News / Middle East

    White House: 'Days Numbered' for Libya’s Gadhafi

    U.S. Senator John McCain (File Photo)
    U.S. Senator John McCain (File Photo)
    Michael Bowman

    A vacationing U.S. President Barack Obama has been briefed on events in Libya, where rebels are fighting for control of the capitol, Tripoli. A White House spokesman says leader Moammar Gadhafi’s days are numbered, and the Libyan people deserve a democratic and peaceful future. That view was echoed by a high-ranking U.S. senator and former Republican presidential candidate who spoke on U.S. television Sunday.

    End is near

    Senator John McCain was an early advocate of U.S. intervention in Libya, where NATO forces have waged a five-month air campaign to protect civilians and degrade the capabilities of government forces.  Appearing on CBS’ Face the Nation television program, the Arizona lawmaker said the end is near for Moammar Gadhafi.

    “It is a matter of hours, if not days," said McCain. "And once our NATO forces under the leadership of the French and the British and others became more heavily engaged with the use of air power, I think it was something that was going to happen.”

    A Gadhafi spokesman says Tripoli is “well protected” and will be defended.  The spokesman labeled the rebels as foreign-backed “armed gangs”.

    Libya after Gadhafi

    But Senator McCain is looking ahead to a post-Gadhafi Libya.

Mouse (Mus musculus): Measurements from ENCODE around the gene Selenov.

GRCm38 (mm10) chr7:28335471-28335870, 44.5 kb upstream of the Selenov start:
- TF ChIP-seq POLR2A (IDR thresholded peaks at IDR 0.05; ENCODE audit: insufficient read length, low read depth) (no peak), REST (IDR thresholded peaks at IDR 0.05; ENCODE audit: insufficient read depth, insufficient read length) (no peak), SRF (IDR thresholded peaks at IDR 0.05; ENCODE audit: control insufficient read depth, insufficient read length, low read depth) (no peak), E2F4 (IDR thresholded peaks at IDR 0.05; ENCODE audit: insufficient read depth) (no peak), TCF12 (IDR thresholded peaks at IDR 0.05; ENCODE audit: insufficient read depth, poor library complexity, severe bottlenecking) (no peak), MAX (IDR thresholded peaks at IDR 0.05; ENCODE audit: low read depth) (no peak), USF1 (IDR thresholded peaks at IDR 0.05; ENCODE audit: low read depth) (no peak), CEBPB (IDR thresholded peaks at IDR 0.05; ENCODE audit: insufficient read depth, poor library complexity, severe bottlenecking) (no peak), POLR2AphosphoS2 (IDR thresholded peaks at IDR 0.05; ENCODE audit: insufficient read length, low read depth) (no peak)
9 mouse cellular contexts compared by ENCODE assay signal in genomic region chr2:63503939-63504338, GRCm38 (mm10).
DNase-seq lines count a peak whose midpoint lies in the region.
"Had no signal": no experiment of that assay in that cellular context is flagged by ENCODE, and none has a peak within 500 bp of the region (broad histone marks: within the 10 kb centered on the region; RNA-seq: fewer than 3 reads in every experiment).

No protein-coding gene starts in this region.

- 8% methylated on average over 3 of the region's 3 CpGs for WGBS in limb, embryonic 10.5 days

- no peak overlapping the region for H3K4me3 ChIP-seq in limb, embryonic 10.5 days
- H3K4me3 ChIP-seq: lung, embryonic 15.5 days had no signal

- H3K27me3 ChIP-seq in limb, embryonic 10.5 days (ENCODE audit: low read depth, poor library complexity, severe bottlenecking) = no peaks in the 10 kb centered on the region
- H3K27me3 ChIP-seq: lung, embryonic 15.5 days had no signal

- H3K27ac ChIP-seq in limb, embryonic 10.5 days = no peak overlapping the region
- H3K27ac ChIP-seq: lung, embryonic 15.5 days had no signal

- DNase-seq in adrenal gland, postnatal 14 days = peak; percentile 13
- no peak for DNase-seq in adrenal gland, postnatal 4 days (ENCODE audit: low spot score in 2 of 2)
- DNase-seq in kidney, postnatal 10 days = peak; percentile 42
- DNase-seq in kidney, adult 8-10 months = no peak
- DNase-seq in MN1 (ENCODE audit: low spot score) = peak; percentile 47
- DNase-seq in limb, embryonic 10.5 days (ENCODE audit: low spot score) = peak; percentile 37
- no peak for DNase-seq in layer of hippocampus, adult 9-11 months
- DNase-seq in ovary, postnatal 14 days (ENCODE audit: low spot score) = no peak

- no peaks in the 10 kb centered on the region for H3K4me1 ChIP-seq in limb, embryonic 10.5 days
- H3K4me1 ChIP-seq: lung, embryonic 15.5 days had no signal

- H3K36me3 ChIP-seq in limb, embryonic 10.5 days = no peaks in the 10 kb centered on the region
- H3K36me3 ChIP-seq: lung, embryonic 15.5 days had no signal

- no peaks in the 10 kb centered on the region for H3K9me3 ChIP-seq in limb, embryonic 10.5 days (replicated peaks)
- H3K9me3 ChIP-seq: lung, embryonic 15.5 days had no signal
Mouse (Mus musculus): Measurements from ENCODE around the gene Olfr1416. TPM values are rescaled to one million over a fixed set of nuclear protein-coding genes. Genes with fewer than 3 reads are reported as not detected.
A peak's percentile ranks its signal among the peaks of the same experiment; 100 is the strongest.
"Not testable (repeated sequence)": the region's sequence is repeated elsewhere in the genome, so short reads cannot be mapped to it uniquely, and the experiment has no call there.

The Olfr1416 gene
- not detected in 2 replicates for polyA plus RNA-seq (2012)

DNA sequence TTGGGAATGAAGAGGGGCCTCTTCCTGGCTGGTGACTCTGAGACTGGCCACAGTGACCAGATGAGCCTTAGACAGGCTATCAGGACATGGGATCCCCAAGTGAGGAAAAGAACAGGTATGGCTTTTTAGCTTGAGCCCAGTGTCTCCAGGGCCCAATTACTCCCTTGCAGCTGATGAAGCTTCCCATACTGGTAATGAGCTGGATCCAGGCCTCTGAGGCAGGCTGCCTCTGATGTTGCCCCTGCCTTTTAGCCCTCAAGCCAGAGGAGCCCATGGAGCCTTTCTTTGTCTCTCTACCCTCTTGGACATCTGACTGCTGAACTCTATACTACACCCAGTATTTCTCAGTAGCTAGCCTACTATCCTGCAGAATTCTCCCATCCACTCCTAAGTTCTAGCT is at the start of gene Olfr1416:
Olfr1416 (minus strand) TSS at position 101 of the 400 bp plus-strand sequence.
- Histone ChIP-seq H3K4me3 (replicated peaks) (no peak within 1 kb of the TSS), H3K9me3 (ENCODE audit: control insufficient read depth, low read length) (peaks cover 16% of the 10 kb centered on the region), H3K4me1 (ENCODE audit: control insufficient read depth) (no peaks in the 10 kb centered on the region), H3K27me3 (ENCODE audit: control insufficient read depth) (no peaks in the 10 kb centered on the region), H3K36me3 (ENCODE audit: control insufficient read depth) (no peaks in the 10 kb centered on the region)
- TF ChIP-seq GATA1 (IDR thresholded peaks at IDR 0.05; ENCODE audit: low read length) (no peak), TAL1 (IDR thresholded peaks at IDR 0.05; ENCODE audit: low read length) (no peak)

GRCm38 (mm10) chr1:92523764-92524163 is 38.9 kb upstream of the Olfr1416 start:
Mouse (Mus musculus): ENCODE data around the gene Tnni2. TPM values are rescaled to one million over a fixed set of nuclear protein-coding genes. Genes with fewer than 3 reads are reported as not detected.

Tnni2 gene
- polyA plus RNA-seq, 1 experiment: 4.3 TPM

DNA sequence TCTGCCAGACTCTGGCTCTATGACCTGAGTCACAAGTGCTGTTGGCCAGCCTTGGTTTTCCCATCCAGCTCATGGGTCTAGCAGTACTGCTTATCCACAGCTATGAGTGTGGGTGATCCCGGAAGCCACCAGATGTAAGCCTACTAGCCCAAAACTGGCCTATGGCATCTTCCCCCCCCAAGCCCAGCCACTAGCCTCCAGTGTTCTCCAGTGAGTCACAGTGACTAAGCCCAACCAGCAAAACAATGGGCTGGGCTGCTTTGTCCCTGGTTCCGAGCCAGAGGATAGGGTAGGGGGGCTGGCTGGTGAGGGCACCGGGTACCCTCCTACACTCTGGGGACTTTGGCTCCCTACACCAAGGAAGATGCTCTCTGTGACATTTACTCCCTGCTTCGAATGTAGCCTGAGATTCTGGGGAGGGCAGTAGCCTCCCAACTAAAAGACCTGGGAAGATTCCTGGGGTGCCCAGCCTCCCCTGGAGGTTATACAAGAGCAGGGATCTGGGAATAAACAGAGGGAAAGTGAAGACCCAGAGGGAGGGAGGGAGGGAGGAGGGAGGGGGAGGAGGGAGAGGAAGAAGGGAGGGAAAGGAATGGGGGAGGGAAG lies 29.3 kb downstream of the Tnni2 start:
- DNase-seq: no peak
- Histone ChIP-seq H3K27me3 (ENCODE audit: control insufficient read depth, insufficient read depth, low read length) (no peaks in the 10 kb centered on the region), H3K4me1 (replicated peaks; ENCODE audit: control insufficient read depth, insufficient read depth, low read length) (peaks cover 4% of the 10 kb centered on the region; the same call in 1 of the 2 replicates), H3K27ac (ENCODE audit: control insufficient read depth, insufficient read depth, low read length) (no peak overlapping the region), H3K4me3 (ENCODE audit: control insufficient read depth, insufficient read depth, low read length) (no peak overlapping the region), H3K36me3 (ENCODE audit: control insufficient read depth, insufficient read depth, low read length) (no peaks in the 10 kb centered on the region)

“It is going to be a big challenge forming a new government, uniting a country that has never known democracy," said McCain. "We have seen the difficulties with other countries that have made this transition. But we will be rid of a guy that has the blood of Americans on his hands.”

    The U.S. Congress has yet to formally endorse American military engagement in Libya, a conflict that has re-ignited a decades-old debate in the United States about constraints on executive authority to deploy forces abroad.

    Senator McCain says lives could have been spared and the conflict could have been brought to a quicker end if the United States had intervened more aggressively from the start.  He expressed confidence in Libya’s ability to govern itself post-Gadhafi, noting that the country has vast resources that will generate revenue.  But he added that Libya will need help from the United States and NATO.

    Message to Middle East

    McCain said the end of Moammar Gadhafi’s rule will be felt outside Libya.

    “This will send a message to [Syrian President] Bashar al-Assad. It will send a message in Yemen," he said. "It will send a message to other dictators that their time is nearing an end.”

    For now, White House officials say they are closely monitoring the situation in Libya and keeping President Obama abreast of developments while he vacations in the state of Massachusetts.

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